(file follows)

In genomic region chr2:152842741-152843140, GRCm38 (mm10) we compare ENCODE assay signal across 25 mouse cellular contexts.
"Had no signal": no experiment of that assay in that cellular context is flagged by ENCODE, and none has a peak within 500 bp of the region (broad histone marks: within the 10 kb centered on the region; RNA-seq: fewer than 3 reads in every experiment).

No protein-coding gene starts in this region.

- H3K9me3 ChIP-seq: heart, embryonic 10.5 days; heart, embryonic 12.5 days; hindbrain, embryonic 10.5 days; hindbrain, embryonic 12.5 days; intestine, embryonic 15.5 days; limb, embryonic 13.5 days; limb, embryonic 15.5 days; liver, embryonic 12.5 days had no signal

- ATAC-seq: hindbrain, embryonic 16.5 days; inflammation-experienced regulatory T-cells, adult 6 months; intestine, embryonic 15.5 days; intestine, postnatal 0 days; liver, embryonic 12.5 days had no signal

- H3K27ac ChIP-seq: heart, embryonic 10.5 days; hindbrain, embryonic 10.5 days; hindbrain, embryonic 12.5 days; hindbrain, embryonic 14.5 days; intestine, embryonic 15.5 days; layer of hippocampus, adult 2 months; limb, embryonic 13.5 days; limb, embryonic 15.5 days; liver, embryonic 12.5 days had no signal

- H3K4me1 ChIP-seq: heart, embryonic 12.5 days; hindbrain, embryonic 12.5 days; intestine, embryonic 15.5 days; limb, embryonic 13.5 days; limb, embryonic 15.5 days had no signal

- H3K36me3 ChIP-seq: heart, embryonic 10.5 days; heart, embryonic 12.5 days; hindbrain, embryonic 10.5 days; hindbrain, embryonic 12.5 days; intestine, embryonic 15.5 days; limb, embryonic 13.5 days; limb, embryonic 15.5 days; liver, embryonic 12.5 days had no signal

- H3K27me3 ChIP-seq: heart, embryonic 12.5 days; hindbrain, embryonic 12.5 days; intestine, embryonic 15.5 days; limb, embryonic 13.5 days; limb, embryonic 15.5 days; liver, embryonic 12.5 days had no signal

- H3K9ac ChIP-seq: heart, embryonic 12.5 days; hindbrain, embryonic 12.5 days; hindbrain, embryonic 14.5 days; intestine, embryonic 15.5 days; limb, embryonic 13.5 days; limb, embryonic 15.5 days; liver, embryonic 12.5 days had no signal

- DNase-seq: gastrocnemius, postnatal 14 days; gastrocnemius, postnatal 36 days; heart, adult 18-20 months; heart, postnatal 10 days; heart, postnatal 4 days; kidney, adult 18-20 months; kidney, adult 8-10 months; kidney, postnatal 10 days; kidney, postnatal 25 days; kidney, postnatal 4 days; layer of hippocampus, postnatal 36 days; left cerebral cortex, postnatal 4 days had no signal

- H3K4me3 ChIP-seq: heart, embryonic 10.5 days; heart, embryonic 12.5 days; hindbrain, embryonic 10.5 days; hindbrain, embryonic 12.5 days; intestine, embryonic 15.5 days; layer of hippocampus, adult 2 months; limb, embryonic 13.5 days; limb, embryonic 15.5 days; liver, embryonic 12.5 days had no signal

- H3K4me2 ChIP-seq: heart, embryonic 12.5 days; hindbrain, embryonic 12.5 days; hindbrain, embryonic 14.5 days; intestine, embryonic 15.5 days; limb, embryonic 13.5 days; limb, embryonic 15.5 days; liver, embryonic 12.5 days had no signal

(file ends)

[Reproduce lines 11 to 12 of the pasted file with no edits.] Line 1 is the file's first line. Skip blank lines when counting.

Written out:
- DNase-seq: gastrocnemius, postnatal 14 days; gastrocnemius, postnatal 36 days; heart, adult 18-20 months; heart, postnatal 10 days; heart, postnatal 4 days; kidney, adult 18-20 months; kidney, adult 8-10 months; kidney, postnatal 10 days; kidney, postnatal 25 days; kidney, postnatal 4 days; layer of hippocampus, postnatal 36 days; left cerebral cortex, postnatal 4 days had no signal

- H3K4me3 ChIP-seq: heart, embryonic 10.5 days; heart, embryonic 12.5 days; hindbrain, embryonic 10.5 days; hindbrain, embryonic 12.5 days; intestine, embryonic 15.5 days; layer of hippocampus, adult 2 months; limb, embryonic 13.5 days; limb, embryonic 15.5 days; liver, embryonic 12.5 days had no signal